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It seems so there are two camps of people online in regards to scapular retraction benchpress:

  1. Benching without scapualr retraction makes you much more injury prone, and retracting makes you stronger 1 , 2

  2. One should allow the natural protraciton when pushing so as to avoid injury , and this motion makes you strongest 1 , 2

Which is correct? I am completely confused!

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  • I’m a bit confused by your second option about protraction, you linked the same short twice and it contains no information whatsoever. I’ve done a bit of googling and have found not a single person suggesting scapular protraction in the bench press is a good thing.
    – Thomas Markov
    Nov 5, 2023 at 9:55
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    You are way overthinking lifting.
    – JohnP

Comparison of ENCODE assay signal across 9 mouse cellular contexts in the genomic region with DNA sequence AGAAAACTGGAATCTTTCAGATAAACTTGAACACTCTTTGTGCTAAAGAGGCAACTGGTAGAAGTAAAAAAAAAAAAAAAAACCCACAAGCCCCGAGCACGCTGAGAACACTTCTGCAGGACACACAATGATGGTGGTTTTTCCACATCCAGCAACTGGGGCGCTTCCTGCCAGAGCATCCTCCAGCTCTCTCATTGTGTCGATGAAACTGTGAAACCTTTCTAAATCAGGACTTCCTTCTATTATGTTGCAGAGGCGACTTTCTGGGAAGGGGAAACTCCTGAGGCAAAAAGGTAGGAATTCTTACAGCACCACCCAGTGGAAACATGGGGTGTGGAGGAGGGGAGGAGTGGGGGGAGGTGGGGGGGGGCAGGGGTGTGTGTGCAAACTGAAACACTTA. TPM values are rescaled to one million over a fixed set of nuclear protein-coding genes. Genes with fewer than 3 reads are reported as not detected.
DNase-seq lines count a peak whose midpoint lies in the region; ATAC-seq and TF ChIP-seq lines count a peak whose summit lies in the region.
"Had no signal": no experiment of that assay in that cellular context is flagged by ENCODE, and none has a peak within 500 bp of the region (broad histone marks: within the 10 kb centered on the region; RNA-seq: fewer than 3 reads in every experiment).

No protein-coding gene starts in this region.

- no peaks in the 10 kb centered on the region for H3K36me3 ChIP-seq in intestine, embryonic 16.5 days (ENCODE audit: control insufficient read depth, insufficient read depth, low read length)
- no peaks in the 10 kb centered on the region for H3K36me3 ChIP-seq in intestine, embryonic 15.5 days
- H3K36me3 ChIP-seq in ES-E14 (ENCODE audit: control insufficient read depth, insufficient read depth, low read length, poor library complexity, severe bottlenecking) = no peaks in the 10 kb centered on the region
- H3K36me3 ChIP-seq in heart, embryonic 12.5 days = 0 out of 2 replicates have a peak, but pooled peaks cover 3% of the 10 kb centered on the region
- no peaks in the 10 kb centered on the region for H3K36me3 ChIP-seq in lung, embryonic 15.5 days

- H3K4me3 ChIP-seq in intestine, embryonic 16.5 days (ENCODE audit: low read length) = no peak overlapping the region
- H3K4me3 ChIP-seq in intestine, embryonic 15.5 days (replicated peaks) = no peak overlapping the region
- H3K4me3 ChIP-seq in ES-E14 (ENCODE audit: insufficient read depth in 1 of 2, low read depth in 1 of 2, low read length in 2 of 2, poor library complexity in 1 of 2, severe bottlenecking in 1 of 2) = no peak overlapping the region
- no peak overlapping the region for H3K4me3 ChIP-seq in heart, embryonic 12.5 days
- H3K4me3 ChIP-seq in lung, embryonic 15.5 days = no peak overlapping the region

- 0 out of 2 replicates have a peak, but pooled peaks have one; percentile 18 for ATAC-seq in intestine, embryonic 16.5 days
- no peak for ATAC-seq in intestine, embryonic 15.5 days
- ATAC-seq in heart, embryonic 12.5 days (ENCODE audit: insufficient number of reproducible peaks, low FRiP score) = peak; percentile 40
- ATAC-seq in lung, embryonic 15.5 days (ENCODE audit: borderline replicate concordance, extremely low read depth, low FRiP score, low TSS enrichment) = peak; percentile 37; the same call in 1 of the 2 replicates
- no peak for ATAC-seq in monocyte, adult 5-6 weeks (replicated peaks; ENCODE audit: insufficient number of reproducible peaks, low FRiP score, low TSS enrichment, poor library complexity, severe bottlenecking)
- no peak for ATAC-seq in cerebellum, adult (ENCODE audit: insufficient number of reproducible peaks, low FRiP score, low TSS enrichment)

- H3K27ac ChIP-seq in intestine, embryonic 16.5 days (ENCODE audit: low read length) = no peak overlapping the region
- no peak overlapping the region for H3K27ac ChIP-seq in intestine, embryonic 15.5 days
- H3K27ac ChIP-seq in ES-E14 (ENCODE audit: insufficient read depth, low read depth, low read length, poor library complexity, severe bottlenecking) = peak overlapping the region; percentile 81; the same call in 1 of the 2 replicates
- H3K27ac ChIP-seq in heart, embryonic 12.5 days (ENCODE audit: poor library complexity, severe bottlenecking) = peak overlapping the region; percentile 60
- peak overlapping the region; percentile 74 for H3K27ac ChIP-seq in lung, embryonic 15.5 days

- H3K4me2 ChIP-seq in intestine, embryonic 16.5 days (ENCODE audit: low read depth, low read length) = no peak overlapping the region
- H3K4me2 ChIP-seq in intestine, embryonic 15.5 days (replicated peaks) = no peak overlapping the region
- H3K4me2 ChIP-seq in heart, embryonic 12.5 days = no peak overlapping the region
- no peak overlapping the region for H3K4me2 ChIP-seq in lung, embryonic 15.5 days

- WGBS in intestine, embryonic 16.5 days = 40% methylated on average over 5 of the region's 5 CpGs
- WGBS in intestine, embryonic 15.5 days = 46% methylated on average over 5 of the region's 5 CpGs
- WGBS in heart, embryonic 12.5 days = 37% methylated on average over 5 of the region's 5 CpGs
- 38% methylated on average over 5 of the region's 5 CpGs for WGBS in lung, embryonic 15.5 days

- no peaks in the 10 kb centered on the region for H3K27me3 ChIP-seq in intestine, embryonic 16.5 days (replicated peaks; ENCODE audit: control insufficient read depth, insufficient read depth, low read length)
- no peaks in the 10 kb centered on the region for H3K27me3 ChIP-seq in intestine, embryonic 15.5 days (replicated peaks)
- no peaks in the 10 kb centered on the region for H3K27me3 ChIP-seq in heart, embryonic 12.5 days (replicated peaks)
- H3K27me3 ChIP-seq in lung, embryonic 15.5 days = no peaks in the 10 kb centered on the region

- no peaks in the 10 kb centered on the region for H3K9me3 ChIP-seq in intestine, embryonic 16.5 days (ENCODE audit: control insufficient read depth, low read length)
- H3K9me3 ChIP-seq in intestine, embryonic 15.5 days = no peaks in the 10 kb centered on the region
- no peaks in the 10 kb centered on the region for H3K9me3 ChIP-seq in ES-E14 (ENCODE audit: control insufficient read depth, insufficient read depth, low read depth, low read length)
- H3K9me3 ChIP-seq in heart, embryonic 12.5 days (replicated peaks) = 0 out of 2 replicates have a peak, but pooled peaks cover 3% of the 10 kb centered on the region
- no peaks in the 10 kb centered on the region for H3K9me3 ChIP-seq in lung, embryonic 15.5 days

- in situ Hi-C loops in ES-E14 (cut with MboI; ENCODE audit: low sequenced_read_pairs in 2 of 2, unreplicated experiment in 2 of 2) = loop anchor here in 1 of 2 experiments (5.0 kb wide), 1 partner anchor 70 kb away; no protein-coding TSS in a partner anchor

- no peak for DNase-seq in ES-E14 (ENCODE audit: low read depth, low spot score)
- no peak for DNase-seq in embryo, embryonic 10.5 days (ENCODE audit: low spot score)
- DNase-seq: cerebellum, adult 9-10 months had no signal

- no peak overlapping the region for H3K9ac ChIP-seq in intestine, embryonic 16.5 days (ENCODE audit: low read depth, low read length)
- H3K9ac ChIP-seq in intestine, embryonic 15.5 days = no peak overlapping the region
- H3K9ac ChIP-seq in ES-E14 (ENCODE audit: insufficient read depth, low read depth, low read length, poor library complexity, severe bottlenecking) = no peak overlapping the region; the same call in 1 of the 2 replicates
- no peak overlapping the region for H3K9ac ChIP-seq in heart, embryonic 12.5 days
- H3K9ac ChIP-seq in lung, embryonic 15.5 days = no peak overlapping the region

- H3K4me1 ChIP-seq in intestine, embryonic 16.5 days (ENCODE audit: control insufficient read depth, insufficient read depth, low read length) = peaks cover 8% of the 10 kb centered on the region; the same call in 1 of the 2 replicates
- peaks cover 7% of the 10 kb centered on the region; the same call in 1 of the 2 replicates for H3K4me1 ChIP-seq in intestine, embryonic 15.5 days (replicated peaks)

Nov 5, 2023 at 19:58

1 Answer 1

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I don't think I can answer if your goal is powerlifting oriented, but if your goal is hypertrophy, then I got some experience.

Keep them retracted, we do this to target the chest better.

And since you have mentioned the word 'forcefully', I'll say that;

Naturally the scapula can tend to protract if you push the bar up until your elbows are straight, or after passing some point up I guess. But you don't have to contract that much to the degree which causes your scapula to protract a lot (little protraction is fine), because pretty much any chest pressing exercises are stretch focused exercises, not contraction focused exercises such as chest flys.

This does not mean that you can not care about the contraction phase of reps in stretch focused exercises and baby rep them. All we got to do is, focus on the stretch, don't let the scapula protract a lot when pushing up, don't break form.

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